Notwithstanding higher energy prices, inflation has remained subdued. Headline CPI inflation remained well within the Bank of Canada’s 1 to 3 percent target band except in September 2005, when a spike in energy prices in the aftermath of hurricane Katrina caused a temporary overshoot. Core inflation has stayed below 2 percent since early 2004, with the strong currency and global competition keeping prices of imported goods low, and well-anchored inflation expectations helping to contain the spillover of energy price shocks into other prices.
After pausing for almost a year, the Bank of Canada resumed withdrawing monetary stimulus in September 2005. Reflecting the assessment that the economy was operating near capacity, the Bank has since raised its target for the overnight interest rate to 4 percent in six consecutive ¼ percentage point steps. In its April statement, the Bank observed that global competition and the past appreciation of the Canadian dollar continued to pose challenges for a number of sectors but judged the economy to be operating at, or just above, its production capacity. Against this background, it noted that some modest further increase in the policy interest rate might be required.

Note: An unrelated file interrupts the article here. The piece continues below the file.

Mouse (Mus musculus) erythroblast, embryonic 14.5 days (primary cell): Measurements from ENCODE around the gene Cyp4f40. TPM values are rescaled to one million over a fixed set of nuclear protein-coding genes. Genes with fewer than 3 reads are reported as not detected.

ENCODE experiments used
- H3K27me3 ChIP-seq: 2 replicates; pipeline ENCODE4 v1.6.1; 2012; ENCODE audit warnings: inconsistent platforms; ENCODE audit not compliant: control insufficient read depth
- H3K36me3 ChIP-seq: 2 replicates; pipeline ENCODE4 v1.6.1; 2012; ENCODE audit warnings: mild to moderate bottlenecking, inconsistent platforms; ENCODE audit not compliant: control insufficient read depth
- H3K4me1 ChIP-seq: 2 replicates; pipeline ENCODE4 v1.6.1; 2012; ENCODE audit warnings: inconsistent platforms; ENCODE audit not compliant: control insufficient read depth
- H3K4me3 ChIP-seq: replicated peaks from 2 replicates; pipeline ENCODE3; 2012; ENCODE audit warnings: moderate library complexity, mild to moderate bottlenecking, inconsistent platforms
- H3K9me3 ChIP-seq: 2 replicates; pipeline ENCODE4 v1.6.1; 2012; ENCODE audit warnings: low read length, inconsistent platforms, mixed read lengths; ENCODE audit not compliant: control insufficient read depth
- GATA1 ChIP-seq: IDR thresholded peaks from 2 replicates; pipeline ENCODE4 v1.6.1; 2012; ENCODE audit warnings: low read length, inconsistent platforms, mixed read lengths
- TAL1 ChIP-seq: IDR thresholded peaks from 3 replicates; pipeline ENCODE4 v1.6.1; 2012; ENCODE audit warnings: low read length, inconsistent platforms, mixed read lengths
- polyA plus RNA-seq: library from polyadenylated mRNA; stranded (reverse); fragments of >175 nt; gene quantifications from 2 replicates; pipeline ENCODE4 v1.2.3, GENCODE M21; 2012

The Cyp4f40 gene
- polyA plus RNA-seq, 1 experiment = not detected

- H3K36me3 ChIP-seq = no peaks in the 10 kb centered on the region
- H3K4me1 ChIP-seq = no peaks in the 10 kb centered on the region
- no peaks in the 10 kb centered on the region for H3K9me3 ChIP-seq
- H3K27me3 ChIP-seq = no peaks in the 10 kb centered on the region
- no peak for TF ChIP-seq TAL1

The FY 2006/07 budget contained welcome commitments to reduce public debt, contain expenditure growth, and lower the tax burden, including through a number of tax cuts aimed at boosting incentives for work, saving, and investment. At the same time, the budget included an explicit commitment to reduce federal debt by C$3 billion annually. The government also took advantage of the C$8 billion surplus in FY 2005/06 (the ninth consecutive federal budget surplus) to advance the earlier objective to lower the debt-to-GDP ratio to 25 percent by one year to FY 2013/14.
Executive Board Assessment
Directors commended Canada’s enviable macroeconomic and policy performance since the mid-1990s, reflecting the benefits of firm commitments to debt reduction and to an inflation target. They noted that, while high commodity prices have benefited the resource-rich western provinces in particular, activity has remained strong in much of the rest of the country despite the appreciated exchange rate, which owes much to the economy’s flexibility and regional diversity.
Directors agreed that the near-term macroeconomic outlook appears broadly favorable. Growth is likely to remain around most estimates of Canada’s potential growth rate through 2007, in part reflecting the support that continued high commodity prices are likely to provide to incomes and domestic demand. However, Directors noted that the outlook is subject to risks, including from the potential for a rapid adjustment of global imbalances and the low household saving rate. Against this background, and in the light of the increased intensity of global competition in goods and services and for investment and given the coming retirement of the baby boom generation, Directors agreed on the importance of maintaining prudent fiscal and monetary policies and further improving the economy’s flexibility.